By Kevin Daley
A forthcoming biography of Chief Justice John Roberts contains the first account of the Supreme Court’s internal politicking over the 2012 NFIB v. Sebelius decision, in which Roberts joined with the Court’s four liberals to uphold the Affordable Care Act’s individual mandate.
A review of the much anticipated book — the first major Roberts biography — will appear in the March edition of The Atlantic, which disseminates new details of the chief’s scheming in advance of the book’s release.
The book relates that in the weeks following the March 2012 arguments, Roberts voted with the conservative bloc to strike down the individual mandate, finding Congress had exceeded its power under the commerce clause by compelling people to buy insurance.
Roberts elected to keep the majority opinion for himself — one of the few formal powers of the chief justice is the duty to assign opinions.
As time progressed, Roberts grew uneasy and sought a third way. Initially, he hoped Justice Anthony Kennedy — the vaunted swing justice who had negotiated compromise decisions in seminal cases before — would be amenable to such negotiations. Whatever his reputation, Kennedy was not a moderate but an idiosyncratic ideologue, and he was convinced the ACA was unconstitutional.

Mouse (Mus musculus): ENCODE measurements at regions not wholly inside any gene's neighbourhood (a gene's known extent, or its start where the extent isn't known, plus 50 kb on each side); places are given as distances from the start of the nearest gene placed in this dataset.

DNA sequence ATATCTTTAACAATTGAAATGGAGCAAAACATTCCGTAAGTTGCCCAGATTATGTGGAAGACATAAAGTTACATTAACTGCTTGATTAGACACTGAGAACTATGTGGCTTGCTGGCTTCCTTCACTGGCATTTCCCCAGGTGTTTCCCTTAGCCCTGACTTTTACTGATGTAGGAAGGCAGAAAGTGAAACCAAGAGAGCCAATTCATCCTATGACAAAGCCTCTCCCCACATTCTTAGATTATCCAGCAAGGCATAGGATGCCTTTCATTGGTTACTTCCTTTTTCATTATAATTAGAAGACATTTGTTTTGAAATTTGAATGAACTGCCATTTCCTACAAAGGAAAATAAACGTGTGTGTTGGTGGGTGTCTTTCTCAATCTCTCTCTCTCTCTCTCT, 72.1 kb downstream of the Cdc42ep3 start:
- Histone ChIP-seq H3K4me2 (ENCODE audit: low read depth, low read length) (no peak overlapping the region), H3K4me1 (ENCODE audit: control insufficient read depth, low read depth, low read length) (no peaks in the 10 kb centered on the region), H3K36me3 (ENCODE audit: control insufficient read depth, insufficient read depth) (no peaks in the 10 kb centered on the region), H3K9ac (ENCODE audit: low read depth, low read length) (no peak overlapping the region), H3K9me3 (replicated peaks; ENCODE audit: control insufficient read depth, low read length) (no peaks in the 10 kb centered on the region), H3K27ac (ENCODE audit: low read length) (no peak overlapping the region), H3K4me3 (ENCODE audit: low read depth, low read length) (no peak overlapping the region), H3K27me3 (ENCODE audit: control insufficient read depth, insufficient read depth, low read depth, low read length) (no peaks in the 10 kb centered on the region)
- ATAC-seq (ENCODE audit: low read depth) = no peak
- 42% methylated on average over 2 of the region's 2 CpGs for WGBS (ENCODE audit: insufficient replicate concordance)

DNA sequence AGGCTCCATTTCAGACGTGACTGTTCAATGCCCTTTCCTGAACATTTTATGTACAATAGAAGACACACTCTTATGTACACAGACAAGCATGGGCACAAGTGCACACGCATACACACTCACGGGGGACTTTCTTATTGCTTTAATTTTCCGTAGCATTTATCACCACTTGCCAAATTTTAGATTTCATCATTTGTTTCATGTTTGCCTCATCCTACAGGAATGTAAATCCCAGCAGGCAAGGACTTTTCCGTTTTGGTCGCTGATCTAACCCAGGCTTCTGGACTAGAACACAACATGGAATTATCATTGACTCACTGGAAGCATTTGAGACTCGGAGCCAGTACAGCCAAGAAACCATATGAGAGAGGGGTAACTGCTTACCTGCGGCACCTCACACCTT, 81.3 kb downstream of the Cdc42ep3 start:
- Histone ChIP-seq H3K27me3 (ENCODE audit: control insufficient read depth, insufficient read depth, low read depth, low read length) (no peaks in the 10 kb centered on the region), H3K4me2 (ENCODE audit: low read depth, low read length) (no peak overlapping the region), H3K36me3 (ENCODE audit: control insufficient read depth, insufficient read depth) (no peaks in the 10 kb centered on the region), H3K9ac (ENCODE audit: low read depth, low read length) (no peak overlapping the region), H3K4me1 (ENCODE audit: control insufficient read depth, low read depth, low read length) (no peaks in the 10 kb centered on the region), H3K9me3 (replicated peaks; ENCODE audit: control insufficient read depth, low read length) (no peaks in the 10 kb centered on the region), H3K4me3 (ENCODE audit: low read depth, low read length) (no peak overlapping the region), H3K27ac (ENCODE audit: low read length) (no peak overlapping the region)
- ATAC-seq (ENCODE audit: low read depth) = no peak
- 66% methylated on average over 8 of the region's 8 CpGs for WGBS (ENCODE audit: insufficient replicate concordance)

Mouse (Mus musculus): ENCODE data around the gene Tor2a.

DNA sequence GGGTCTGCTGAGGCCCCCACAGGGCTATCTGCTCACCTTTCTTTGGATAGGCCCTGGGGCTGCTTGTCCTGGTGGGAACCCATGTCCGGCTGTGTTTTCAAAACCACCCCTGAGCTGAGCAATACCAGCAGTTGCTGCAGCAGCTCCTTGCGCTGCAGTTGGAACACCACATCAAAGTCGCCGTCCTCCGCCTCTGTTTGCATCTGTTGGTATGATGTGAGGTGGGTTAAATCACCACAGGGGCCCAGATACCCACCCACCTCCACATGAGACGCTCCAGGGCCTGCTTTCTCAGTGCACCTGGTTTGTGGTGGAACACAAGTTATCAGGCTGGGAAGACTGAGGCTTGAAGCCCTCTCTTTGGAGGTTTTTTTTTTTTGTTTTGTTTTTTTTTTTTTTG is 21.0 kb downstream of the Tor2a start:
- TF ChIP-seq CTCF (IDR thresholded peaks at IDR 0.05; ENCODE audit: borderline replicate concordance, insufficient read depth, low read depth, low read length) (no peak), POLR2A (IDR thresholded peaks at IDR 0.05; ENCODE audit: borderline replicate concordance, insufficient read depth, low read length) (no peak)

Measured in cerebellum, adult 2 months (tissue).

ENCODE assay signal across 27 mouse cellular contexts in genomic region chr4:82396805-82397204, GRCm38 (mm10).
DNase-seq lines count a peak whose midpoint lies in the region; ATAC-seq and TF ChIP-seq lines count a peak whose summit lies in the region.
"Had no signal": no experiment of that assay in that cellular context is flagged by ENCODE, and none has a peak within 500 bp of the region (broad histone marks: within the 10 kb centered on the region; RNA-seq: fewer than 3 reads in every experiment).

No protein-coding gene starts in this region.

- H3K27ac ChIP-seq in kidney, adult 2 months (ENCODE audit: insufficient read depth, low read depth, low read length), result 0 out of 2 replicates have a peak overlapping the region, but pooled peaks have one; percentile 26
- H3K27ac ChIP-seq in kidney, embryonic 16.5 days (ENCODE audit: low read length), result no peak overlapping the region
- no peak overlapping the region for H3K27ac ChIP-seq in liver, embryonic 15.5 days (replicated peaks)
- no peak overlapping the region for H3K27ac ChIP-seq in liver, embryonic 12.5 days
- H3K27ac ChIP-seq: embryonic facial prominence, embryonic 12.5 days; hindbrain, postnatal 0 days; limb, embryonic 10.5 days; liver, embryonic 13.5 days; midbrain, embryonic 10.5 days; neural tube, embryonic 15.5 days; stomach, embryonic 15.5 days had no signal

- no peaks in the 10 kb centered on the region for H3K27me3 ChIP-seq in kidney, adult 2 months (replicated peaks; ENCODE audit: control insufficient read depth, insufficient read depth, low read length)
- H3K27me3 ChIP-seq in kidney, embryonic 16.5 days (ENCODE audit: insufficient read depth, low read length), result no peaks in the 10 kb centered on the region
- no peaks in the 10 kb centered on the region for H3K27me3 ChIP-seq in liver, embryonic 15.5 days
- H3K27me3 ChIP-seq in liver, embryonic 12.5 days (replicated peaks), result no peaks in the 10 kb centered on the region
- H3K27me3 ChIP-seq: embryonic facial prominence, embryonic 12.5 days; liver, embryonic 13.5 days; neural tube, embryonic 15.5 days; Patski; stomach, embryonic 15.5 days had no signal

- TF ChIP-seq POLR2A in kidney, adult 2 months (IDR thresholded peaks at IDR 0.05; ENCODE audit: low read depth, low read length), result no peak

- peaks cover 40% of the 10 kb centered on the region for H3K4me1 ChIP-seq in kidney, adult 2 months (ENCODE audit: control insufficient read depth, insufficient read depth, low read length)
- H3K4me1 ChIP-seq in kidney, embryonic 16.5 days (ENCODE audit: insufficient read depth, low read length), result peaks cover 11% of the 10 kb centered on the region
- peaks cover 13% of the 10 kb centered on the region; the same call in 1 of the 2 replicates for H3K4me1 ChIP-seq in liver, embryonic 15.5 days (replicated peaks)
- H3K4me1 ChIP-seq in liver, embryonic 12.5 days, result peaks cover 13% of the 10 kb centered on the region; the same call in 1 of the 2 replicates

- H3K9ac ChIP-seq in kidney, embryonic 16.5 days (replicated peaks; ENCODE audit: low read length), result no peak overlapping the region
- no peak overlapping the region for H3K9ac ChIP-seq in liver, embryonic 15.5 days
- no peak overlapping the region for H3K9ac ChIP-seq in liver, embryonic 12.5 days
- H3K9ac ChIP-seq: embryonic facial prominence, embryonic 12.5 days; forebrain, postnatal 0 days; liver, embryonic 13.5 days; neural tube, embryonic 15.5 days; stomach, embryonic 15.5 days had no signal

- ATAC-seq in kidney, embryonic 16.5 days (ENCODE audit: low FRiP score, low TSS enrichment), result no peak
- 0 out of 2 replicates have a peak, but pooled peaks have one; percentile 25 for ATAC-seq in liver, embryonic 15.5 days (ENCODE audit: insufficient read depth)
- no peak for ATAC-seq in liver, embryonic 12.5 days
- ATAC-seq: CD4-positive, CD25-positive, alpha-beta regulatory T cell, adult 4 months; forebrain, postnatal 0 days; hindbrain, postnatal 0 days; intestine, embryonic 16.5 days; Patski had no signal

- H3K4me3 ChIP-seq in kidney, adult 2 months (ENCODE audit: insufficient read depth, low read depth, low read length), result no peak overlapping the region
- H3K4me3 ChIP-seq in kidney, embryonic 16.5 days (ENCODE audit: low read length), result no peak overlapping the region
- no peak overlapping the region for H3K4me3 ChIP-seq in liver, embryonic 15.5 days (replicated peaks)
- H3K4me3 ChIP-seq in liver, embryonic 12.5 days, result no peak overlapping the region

Thereafter, the chief reached terms with the Court’s two moderate liberals, Justices Stephen Breyer and Elena Kagan. The trio brokered a deal in which the Supreme Court would uphold the individual mandate as a legitimate exercise of Congress’s taxing power (but not the commerce power) while striking down the ACA’s Medicaid expansion.
That account corresponds with contemporary reporting from CBS News. Though the high court’s work is closely held and nearly impenetrable to reporters, CBS relayed that same record of events using two unnamed sources.
Those sources also say Kennedy furiously lobbied Roberts in the waning weeks of the term, in a desperate bid to return him to the conservative fold.
As that effort failed, the conservative justices abandoned Roberts to his own devices, and refused to join even those portions of his opinion that they agreed with.
“The Chief: The Life and Turbulent Times of Chief Justice John Roberts” by author Joan Biskupic, a preeminent Supreme Court analyst and biographer of the justices, is set for a March 26 release.
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